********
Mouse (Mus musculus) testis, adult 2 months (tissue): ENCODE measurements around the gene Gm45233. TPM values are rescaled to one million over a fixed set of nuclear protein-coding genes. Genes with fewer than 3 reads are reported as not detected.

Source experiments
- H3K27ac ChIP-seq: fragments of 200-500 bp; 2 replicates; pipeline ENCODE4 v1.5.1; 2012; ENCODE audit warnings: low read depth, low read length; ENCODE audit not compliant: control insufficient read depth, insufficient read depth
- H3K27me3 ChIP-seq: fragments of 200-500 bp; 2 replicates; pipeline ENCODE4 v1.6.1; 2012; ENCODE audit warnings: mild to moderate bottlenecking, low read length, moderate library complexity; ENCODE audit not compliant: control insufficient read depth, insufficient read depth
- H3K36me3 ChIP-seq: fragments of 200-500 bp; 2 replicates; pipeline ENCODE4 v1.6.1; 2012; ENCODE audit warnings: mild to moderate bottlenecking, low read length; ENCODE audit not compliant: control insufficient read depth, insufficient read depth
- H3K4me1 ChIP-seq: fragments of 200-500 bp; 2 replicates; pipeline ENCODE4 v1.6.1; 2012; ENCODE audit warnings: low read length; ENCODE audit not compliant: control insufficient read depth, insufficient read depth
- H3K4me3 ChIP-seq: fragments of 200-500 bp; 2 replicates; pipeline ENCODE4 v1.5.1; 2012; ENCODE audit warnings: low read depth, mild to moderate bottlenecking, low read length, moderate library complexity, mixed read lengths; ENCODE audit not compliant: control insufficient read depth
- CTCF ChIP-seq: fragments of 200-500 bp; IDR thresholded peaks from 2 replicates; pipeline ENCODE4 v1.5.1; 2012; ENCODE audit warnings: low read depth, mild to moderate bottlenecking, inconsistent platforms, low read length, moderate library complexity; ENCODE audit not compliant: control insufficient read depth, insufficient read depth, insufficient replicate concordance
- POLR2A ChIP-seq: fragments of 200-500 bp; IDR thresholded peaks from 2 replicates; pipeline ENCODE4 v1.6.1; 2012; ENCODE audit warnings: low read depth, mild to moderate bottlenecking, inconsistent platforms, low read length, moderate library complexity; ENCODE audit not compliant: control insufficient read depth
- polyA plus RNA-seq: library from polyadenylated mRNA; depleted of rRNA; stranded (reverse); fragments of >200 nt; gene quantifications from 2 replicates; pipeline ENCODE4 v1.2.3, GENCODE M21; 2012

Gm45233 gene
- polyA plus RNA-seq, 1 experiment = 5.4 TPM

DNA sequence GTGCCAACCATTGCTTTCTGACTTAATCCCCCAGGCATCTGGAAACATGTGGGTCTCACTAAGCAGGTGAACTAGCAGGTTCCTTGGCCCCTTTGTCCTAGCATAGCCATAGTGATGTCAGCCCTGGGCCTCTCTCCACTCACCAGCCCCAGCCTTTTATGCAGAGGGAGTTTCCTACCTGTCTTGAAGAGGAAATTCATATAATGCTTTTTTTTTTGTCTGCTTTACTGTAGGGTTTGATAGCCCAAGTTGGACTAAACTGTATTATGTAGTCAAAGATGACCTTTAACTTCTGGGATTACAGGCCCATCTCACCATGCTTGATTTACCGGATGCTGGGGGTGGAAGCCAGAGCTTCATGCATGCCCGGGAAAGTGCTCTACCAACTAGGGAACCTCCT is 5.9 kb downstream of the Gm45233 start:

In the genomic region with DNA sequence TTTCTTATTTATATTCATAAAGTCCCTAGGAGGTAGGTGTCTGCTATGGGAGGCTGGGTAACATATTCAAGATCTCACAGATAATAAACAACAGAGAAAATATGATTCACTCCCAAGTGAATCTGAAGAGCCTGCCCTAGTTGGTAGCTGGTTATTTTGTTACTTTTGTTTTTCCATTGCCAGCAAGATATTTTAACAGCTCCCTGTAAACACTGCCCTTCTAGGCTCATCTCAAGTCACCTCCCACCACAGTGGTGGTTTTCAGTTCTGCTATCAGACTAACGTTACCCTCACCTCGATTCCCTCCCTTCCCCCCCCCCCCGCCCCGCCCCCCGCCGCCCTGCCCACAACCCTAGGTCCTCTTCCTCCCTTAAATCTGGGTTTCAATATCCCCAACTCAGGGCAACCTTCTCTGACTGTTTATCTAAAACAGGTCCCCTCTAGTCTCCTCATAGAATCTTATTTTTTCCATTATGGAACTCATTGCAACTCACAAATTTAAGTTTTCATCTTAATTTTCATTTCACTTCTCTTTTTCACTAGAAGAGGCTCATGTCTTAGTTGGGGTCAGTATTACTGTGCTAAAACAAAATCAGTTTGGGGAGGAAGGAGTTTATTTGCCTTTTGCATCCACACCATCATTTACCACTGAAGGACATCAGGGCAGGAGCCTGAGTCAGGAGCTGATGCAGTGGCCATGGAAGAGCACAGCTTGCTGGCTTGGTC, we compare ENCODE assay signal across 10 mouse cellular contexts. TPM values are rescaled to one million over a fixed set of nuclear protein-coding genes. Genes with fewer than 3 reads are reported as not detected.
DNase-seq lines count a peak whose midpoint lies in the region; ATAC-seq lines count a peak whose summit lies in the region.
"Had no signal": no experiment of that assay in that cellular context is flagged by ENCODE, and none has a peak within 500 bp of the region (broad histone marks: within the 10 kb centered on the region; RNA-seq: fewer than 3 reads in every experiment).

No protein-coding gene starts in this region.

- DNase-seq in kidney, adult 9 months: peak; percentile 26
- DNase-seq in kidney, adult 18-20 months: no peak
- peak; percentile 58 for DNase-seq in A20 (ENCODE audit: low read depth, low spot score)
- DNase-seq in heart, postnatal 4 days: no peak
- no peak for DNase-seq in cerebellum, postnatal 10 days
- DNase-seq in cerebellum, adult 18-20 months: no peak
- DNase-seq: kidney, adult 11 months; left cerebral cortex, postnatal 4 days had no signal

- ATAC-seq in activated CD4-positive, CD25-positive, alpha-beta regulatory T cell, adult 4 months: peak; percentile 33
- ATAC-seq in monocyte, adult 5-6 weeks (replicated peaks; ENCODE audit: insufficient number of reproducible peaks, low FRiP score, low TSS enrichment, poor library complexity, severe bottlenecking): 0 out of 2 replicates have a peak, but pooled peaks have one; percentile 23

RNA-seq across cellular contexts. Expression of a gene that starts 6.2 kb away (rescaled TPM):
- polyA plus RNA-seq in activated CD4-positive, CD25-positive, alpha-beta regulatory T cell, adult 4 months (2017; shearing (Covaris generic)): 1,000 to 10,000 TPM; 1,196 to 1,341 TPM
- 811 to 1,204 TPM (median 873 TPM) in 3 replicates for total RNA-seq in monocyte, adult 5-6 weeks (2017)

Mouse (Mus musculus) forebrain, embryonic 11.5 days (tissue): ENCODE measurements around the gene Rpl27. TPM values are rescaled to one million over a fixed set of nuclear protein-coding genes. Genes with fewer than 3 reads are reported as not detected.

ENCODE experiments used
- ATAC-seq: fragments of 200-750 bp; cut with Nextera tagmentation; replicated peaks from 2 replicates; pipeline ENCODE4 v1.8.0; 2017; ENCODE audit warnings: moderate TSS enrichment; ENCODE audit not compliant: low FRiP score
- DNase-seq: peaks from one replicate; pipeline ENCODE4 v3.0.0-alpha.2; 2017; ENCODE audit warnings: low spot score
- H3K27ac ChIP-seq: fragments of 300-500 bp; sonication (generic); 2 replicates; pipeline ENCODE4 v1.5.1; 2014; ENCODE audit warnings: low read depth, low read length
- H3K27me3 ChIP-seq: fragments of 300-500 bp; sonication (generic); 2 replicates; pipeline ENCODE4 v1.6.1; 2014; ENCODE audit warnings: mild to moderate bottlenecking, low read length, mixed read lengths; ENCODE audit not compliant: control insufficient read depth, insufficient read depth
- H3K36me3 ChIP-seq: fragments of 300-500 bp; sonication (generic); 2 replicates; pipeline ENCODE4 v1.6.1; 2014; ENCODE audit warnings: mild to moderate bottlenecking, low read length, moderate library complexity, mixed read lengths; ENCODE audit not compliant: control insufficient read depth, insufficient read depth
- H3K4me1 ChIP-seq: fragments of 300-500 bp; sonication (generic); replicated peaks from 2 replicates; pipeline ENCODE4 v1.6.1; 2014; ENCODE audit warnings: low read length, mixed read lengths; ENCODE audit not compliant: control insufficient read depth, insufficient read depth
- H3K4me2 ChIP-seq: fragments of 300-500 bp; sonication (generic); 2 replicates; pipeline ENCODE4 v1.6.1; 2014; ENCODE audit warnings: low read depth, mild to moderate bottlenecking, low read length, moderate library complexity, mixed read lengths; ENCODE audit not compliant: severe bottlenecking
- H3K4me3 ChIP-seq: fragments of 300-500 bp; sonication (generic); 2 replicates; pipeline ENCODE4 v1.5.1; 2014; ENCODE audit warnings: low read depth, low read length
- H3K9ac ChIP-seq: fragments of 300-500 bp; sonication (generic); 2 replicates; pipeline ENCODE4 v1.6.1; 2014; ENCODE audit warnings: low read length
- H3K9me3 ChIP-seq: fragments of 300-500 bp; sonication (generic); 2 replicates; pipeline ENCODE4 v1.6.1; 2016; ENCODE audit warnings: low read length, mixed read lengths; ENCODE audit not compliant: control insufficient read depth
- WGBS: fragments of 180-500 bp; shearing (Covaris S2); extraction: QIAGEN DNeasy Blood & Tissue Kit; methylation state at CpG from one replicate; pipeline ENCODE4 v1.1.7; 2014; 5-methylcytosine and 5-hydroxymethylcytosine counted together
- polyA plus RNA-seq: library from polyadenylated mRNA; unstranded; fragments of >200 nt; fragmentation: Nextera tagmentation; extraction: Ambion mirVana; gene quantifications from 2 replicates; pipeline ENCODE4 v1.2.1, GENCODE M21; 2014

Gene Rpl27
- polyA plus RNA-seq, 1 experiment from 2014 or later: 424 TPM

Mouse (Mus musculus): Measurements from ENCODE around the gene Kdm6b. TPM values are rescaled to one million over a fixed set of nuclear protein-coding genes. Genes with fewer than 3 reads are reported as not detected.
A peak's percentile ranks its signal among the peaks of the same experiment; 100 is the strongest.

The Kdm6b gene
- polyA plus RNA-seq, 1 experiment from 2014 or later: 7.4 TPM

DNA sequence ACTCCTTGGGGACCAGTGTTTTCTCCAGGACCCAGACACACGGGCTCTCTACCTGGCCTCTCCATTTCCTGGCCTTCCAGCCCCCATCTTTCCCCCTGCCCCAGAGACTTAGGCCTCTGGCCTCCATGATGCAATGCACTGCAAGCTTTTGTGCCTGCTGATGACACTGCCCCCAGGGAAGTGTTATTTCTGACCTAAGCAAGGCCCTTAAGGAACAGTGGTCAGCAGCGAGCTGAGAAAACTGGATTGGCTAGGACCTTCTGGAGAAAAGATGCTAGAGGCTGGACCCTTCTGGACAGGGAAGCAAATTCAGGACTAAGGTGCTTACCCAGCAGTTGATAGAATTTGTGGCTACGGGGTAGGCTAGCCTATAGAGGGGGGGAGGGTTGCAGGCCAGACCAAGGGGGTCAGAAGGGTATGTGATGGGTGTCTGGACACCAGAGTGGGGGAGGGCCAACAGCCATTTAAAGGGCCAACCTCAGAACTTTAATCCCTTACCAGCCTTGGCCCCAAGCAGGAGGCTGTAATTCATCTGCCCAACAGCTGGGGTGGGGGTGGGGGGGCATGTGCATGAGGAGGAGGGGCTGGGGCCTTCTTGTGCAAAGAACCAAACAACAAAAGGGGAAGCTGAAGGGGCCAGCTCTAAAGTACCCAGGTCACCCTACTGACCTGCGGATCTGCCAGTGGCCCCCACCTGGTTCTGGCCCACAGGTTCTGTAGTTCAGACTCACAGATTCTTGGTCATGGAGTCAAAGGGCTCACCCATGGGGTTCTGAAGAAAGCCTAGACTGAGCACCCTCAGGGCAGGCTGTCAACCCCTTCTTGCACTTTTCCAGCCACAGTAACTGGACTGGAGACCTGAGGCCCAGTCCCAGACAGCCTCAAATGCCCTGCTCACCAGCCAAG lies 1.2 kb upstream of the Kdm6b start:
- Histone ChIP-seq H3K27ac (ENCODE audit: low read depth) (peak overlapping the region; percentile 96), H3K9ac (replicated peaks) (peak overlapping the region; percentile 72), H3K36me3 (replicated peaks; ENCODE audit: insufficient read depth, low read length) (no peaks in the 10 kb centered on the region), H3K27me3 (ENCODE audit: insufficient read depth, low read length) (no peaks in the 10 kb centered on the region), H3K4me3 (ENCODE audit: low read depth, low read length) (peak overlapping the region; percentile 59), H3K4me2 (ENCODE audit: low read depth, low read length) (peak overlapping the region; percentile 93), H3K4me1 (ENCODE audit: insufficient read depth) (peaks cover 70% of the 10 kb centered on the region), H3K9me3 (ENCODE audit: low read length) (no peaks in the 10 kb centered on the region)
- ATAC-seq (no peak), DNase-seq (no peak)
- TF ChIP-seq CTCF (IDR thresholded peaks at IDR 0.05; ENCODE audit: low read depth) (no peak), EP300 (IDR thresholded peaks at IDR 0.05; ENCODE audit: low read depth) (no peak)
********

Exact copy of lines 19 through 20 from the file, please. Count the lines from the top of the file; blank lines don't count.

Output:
- DNase-seq in kidney, adult 18-20 months: no peak
- peak; percentile 58 for DNase-seq in A20 (ENCODE audit: low read depth, low spot score)